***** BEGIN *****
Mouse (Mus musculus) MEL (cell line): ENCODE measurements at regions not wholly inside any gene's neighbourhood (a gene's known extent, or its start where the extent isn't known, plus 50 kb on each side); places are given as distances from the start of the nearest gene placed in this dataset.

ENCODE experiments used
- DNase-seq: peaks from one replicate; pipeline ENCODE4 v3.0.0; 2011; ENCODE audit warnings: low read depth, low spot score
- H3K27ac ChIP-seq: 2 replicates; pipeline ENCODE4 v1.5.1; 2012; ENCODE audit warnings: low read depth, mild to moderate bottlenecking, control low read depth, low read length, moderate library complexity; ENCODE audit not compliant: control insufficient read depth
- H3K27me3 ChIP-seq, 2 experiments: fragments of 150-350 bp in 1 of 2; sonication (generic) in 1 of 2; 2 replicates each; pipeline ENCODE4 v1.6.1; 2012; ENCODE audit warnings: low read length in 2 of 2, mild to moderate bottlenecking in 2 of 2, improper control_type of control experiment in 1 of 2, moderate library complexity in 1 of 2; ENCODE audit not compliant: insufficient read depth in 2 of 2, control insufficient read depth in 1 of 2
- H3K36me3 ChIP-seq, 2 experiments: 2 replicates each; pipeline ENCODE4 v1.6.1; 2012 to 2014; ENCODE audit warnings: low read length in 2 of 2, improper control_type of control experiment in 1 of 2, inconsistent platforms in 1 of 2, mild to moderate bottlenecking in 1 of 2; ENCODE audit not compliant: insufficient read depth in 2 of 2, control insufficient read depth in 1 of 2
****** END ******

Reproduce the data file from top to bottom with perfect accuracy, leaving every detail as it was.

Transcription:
Mouse (Mus musculus) MEL (cell line): ENCODE measurements at regions not wholly inside any gene's neighbourhood (a gene's known extent, or its start where the extent isn't known, plus 50 kb on each side); places are given as distances from the start of the nearest gene placed in this dataset.

ENCODE experiments used
- DNase-seq: peaks from one replicate; pipeline ENCODE4 v3.0.0; 2011; ENCODE audit warnings: low read depth, low spot score
- H3K27ac ChIP-seq: 2 replicates; pipeline ENCODE4 v1.5.1; 2012; ENCODE audit warnings: low read depth, mild to moderate bottlenecking, control low read depth, low read length, moderate library complexity; ENCODE audit not compliant: control insufficient read depth
- H3K27me3 ChIP-seq, 2 experiments: fragments of 150-350 bp in 1 of 2; sonication (generic) in 1 of 2; 2 replicates each; pipeline ENCODE4 v1.6.1; 2012; ENCODE audit warnings: low read length in 2 of 2, mild to moderate bottlenecking in 2 of 2, improper control_type of control experiment in 1 of 2, moderate library complexity in 1 of 2; ENCODE audit not compliant: insufficient read depth in 2 of 2, control insufficient read depth in 1 of 2
- H3K36me3 ChIP-seq, 2 experiments: 2 replicates each; pipeline ENCODE4 v1.6.1; 2012 to 2014; ENCODE audit warnings: low read length in 2 of 2, improper control_type of control experiment in 1 of 2, inconsistent platforms in 1 of 2, mild to moderate bottlenecking in 1 of 2; ENCODE audit not compliant: insufficient read depth in 2 of 2, control insufficient read depth in 1 of 2